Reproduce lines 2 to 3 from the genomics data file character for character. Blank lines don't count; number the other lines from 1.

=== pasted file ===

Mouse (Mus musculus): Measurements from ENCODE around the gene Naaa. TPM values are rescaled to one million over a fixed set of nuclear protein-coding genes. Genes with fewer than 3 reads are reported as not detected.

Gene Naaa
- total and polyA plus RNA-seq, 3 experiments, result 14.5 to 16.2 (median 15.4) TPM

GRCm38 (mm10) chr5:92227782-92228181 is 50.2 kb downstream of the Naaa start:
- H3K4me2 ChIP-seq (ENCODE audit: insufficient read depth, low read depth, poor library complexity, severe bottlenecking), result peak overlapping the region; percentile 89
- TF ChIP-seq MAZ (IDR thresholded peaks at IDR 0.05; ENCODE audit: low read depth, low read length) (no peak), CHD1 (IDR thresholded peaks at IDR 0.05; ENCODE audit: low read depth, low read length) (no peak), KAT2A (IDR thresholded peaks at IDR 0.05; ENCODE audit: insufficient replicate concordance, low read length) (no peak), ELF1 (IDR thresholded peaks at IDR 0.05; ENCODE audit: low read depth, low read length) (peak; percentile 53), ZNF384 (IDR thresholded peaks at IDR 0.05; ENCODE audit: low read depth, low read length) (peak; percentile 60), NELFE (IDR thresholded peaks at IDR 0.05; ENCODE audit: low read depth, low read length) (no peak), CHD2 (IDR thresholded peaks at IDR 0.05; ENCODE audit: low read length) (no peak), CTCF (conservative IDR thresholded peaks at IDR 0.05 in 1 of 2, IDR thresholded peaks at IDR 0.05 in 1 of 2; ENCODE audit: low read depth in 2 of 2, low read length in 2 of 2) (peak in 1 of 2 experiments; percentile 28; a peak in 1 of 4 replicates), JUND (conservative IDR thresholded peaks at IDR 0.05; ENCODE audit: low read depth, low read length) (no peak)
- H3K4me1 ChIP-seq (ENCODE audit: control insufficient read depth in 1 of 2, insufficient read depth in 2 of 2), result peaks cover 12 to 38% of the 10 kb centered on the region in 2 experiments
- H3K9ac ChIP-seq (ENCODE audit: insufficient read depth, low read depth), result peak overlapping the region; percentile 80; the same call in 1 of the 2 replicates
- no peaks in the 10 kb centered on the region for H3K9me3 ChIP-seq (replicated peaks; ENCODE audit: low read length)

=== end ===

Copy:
Gene Naaa
- total and polyA plus RNA-seq, 3 experiments, result 14.5 to 16.2 (median 15.4) TPM